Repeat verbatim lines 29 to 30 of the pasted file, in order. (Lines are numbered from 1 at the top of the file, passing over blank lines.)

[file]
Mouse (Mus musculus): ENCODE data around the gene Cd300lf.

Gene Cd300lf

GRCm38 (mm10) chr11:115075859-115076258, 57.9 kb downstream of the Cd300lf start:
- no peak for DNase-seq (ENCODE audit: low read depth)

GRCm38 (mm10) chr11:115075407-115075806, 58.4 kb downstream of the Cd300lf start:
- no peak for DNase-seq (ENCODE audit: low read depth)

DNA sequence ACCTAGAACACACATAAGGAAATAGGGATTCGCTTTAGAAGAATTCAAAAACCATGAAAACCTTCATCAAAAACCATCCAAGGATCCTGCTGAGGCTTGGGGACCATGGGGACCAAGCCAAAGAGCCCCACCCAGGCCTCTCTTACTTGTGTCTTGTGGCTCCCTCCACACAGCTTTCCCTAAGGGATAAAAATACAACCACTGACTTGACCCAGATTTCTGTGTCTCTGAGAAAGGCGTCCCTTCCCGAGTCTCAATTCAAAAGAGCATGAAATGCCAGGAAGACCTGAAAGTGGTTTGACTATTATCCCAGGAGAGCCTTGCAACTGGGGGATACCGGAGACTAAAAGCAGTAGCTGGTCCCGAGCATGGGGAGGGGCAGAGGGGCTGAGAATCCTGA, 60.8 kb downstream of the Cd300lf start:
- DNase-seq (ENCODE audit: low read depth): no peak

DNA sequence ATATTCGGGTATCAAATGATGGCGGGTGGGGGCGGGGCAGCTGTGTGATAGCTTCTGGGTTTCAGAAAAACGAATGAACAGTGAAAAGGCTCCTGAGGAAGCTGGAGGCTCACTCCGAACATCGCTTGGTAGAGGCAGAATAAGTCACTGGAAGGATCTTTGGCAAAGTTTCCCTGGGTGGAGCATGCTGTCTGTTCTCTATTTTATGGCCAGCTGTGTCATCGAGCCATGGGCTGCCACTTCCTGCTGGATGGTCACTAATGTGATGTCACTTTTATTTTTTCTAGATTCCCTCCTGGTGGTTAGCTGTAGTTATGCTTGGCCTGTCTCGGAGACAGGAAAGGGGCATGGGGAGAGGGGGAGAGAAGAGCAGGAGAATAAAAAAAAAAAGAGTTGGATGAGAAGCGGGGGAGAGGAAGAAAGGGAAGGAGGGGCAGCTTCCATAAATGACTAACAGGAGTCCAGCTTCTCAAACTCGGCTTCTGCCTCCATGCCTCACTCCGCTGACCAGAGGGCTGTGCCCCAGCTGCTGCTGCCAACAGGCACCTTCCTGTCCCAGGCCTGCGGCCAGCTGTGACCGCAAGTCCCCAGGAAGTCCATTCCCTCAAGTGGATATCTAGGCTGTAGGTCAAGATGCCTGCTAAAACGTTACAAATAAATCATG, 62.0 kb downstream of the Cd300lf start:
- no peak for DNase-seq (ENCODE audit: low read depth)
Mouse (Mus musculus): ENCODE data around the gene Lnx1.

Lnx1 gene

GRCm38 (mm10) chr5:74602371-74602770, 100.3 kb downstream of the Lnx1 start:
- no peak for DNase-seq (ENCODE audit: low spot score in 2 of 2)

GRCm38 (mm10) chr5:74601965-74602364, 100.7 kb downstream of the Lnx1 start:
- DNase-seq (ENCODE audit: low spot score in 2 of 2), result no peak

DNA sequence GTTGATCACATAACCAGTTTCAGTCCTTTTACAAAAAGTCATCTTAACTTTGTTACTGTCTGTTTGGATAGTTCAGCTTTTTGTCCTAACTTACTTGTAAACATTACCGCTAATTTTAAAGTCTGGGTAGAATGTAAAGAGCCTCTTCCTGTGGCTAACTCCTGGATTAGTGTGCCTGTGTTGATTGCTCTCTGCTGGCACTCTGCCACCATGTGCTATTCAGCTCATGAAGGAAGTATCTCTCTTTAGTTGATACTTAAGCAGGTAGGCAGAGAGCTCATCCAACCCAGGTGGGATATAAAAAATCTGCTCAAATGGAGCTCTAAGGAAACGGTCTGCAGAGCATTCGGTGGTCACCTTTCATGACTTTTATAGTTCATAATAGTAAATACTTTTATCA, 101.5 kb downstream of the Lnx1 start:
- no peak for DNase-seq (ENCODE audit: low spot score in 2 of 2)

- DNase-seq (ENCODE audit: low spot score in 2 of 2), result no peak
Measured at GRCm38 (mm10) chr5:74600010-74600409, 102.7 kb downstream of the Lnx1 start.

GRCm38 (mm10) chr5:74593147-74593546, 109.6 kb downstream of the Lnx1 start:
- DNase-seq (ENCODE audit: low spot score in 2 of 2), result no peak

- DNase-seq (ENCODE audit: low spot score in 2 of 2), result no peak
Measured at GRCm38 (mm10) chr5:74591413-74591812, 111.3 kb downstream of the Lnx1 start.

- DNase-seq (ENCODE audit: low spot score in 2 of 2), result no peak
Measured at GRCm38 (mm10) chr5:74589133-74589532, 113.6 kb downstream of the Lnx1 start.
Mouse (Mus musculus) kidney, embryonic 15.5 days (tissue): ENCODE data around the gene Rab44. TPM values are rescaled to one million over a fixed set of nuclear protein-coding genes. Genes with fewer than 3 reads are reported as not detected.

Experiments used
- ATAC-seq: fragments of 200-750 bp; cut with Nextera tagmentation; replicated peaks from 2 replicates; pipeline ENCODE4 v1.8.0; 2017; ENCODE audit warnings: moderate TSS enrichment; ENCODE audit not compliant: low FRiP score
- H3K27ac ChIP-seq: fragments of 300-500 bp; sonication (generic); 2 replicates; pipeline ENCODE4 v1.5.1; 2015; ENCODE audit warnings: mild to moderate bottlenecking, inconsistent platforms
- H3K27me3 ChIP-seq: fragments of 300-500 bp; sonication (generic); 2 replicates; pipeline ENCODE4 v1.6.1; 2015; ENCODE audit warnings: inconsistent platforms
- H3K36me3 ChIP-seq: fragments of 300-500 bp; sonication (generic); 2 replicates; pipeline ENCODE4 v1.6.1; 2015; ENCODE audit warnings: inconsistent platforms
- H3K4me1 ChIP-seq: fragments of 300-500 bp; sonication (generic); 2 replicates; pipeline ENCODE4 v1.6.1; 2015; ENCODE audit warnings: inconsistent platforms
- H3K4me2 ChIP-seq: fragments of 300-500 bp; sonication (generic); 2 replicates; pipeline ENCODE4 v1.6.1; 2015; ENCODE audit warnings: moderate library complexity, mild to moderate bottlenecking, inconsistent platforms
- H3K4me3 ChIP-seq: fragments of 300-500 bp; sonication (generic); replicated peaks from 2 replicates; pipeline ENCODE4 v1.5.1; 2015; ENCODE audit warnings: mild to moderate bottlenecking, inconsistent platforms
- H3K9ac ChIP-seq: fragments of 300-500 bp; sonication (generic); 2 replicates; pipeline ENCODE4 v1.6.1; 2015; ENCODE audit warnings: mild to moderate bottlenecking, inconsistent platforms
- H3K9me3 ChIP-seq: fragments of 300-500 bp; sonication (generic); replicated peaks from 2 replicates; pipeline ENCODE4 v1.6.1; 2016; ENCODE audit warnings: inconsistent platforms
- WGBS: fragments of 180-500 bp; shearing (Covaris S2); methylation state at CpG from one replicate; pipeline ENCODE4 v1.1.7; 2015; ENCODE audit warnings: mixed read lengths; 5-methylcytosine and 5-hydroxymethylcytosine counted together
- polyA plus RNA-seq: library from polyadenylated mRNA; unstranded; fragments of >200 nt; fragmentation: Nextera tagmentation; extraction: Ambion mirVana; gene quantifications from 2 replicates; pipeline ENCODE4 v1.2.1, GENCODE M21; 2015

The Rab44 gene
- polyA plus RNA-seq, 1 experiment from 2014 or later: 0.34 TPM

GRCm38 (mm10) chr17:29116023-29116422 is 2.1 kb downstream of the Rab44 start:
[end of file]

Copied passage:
- ATAC-seq: fragments of 200-750 bp; cut with Nextera tagmentation; replicated peaks from 2 replicates; pipeline ENCODE4 v1.8.0; 2017; ENCODE audit warnings: moderate TSS enrichment; ENCODE audit not compliant: low FRiP score
- H3K27ac ChIP-seq: fragments of 300-500 bp; sonication (generic); 2 replicates; pipeline ENCODE4 v1.5.1; 2015; ENCODE audit warnings: mild to moderate bottlenecking, inconsistent platforms